Hormones and behavior

Prenatal flutamide treatment eliminates the adult male rat's dependency upon vasopressin when forming social-olfactory memories.

PMID 10506535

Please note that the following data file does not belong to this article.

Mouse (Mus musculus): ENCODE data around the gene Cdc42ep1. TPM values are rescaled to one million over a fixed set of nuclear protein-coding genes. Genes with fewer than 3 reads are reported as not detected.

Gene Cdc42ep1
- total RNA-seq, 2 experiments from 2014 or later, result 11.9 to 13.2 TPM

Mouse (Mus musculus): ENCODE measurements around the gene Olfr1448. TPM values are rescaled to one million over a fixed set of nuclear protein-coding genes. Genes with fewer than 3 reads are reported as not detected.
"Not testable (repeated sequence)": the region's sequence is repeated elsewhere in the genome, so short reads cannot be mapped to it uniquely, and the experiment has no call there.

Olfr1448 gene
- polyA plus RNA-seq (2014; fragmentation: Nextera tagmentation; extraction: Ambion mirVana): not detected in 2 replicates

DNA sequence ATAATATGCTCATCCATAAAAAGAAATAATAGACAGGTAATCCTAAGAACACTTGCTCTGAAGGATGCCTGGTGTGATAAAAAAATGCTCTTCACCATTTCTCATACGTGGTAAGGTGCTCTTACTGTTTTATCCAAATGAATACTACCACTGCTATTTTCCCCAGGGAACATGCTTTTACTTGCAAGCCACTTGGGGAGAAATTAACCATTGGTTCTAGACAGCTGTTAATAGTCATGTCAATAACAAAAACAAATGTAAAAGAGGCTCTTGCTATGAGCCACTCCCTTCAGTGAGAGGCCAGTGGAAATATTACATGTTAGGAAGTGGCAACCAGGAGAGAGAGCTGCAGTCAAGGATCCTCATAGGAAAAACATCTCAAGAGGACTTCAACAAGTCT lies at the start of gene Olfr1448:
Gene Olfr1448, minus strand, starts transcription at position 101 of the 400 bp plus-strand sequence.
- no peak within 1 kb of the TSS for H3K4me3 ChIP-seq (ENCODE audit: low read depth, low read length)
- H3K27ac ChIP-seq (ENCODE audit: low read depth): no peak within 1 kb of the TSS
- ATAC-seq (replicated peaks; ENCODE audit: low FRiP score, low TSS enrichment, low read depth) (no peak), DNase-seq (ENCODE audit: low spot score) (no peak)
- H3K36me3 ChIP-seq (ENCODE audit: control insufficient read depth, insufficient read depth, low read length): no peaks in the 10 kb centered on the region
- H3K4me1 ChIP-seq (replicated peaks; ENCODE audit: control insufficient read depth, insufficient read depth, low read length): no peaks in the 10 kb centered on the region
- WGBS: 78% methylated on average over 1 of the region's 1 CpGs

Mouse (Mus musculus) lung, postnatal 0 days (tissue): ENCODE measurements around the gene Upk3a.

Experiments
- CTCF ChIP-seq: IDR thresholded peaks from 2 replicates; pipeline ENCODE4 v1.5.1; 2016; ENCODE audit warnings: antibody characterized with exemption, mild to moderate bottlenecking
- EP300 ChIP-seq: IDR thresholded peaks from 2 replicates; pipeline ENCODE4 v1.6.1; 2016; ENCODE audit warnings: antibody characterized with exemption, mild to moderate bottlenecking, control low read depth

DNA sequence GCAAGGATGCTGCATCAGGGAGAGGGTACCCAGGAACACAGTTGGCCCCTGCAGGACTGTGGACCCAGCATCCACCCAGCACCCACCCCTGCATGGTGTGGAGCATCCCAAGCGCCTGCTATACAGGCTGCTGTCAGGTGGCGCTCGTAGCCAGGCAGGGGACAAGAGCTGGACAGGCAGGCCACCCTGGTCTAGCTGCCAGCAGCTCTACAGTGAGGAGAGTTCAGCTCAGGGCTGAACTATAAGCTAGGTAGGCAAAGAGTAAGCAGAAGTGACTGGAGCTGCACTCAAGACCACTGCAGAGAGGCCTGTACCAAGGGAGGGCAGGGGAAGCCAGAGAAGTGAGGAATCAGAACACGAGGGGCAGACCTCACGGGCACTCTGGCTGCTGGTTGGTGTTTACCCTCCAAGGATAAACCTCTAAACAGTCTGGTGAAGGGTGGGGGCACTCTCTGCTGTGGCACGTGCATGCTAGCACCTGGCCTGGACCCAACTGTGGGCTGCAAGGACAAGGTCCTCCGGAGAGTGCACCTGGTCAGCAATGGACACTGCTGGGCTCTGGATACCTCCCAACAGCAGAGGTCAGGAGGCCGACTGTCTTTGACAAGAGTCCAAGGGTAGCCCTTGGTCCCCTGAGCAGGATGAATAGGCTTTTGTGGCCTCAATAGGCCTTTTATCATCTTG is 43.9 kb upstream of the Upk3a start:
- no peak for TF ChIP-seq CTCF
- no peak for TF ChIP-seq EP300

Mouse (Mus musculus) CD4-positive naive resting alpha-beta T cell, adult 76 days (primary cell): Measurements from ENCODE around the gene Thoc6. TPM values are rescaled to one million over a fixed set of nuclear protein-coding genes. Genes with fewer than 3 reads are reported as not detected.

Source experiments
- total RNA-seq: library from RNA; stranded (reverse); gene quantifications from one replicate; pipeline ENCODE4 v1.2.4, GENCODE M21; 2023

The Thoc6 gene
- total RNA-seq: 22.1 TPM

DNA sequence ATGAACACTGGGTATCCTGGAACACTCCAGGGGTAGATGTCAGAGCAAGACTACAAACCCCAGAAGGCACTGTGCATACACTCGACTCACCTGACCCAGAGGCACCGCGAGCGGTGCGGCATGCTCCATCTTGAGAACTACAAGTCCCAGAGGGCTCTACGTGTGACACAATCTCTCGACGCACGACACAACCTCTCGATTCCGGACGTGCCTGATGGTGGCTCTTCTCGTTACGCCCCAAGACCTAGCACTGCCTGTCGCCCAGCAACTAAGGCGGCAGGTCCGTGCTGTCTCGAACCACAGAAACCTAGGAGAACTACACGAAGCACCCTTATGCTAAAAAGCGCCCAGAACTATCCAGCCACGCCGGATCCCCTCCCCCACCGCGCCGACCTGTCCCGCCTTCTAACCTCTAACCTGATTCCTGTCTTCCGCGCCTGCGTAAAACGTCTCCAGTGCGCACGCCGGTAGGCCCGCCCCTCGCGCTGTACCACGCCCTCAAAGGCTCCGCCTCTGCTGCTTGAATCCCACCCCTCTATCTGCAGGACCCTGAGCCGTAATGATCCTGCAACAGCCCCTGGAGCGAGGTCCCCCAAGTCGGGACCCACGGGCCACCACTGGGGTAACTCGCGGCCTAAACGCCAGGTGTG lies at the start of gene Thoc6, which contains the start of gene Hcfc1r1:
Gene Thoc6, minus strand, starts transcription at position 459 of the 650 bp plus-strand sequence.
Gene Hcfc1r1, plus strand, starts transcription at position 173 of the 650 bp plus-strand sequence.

The sexually dimorphic number of cells expressing arginine vasopressin (AVP) in the bed nucleus of the stria terminalis and the density of AVP fibers within the lateral septum appear to be organized by pre- and postnatal androgens. Social recognition behaviors are also sexually dimorphic and AVP-dependent. Whereas AVP antagonists prevent males from recognizing familiar intruders by olfactory investigation of the anal-genital area, they have no effect in females. To test the hypothesis that the male's dependency upon AVP to form social recognition memories begins prior to birth, we compared the effectiveness of an AVP antagonist to block social recognition in control males and females with that seen in male offspring whose mothers were treated prenatally with an androgen antagonist (flutamide). In an initial study we showed that while sexual experience may enhance social recognition in males, virgin males exhibit the ability to recognize conspecifics and are sensitive to the memory blocking actions of AVP antagonists. In a second experiment, pregnant rats were treated daily for the last 10 days of gestation with either flutamide (10 mg) or control vehicle. Within 12 h of birth, male offspring from flutamide litters were injected with either testosterone proprionate (50 microg TP) or vehicle control. AVP-antagonist treatment in adults eliminated the ability of control males to recognize familiar juvenile intruders, but had no effect on males exposed prenatally to flutamide, regardless of whether these males were treated with TP or vehicle on day 1 of life. These data support the hypothesis that the development of the male's dependency upon AVP to express social recognition memories begins with the organizational actions of prenatal androgens.

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